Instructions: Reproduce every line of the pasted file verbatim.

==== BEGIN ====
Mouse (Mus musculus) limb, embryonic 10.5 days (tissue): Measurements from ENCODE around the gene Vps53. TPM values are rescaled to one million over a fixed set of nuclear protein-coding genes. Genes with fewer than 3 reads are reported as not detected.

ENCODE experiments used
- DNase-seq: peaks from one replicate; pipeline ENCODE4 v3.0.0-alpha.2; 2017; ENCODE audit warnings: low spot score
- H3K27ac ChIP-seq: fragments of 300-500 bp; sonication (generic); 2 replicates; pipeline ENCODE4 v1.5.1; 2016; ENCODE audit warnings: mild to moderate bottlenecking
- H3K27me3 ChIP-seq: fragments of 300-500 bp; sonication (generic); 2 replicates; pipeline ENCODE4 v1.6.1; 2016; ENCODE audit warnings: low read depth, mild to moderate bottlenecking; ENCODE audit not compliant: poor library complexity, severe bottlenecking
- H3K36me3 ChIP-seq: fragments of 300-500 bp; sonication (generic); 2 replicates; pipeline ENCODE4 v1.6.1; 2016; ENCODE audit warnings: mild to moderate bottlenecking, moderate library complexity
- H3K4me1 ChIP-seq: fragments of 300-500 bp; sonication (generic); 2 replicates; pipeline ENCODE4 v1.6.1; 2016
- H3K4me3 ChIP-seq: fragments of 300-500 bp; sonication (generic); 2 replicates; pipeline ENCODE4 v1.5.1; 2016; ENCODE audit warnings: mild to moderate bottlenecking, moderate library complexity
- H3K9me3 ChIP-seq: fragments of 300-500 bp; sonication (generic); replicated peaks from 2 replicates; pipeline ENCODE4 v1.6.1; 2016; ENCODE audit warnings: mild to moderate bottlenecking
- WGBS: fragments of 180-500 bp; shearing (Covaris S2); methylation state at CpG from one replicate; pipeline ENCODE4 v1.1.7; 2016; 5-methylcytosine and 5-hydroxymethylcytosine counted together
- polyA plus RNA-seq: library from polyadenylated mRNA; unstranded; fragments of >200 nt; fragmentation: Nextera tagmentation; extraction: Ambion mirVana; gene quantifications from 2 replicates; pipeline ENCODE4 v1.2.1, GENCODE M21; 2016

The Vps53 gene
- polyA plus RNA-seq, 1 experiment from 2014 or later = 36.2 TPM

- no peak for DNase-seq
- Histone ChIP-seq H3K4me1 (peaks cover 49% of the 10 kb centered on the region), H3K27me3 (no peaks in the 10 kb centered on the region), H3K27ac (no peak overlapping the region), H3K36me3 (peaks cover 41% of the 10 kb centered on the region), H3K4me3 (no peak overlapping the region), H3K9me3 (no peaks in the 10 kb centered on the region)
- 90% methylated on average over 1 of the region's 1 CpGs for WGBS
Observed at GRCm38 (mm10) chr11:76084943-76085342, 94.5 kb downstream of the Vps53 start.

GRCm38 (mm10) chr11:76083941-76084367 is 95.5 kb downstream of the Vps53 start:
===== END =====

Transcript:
Mouse (Mus musculus) limb, embryonic 10.5 days (tissue): Measurements from ENCODE around the gene Vps53. TPM values are rescaled to one million over a fixed set of nuclear protein-coding genes. Genes with fewer than 3 reads are reported as not detected.

ENCODE experiments used
- DNase-seq: peaks from one replicate; pipeline ENCODE4 v3.0.0-alpha.2; 2017; ENCODE audit warnings: low spot score
- H3K27ac ChIP-seq: fragments of 300-500 bp; sonication (generic); 2 replicates; pipeline ENCODE4 v1.5.1; 2016; ENCODE audit warnings: mild to moderate bottlenecking
- H3K27me3 ChIP-seq: fragments of 300-500 bp; sonication (generic); 2 replicates; pipeline ENCODE4 v1.6.1; 2016; ENCODE audit warnings: low read depth, mild to moderate bottlenecking; ENCODE audit not compliant: poor library complexity, severe bottlenecking
- H3K36me3 ChIP-seq: fragments of 300-500 bp; sonication (generic); 2 replicates; pipeline ENCODE4 v1.6.1; 2016; ENCODE audit warnings: mild to moderate bottlenecking, moderate library complexity
- H3K4me1 ChIP-seq: fragments of 300-500 bp; sonication (generic); 2 replicates; pipeline ENCODE4 v1.6.1; 2016
- H3K4me3 ChIP-seq: fragments of 300-500 bp; sonication (generic); 2 replicates; pipeline ENCODE4 v1.5.1; 2016; ENCODE audit warnings: mild to moderate bottlenecking, moderate library complexity
- H3K9me3 ChIP-seq: fragments of 300-500 bp; sonication (generic); replicated peaks from 2 replicates; pipeline ENCODE4 v1.6.1; 2016; ENCODE audit warnings: mild to moderate bottlenecking
- WGBS: fragments of 180-500 bp; shearing (Covaris S2); methylation state at CpG from one replicate; pipeline ENCODE4 v1.1.7; 2016; 5-methylcytosine and 5-hydroxymethylcytosine counted together
- polyA plus RNA-seq: library from polyadenylated mRNA; unstranded; fragments of >200 nt; fragmentation: Nextera tagmentation; extraction: Ambion mirVana; gene quantifications from 2 replicates; pipeline ENCODE4 v1.2.1, GENCODE M21; 2016

The Vps53 gene
- polyA plus RNA-seq, 1 experiment from 2014 or later = 36.2 TPM

- no peak for DNase-seq
- Histone ChIP-seq H3K4me1 (peaks cover 49% of the 10 kb centered on the region), H3K27me3 (no peaks in the 10 kb centered on the region), H3K27ac (no peak overlapping the region), H3K36me3 (peaks cover 41% of the 10 kb centered on the region), H3K4me3 (no peak overlapping the region), H3K9me3 (no peaks in the 10 kb centered on the region)
- 90% methylated on average over 1 of the region's 1 CpGs for WGBS
Observed at GRCm38 (mm10) chr11:76084943-76085342, 94.5 kb downstream of the Vps53 start.

GRCm38 (mm10) chr11:76083941-76084367 is 95.5 kb downstream of the Vps53 start: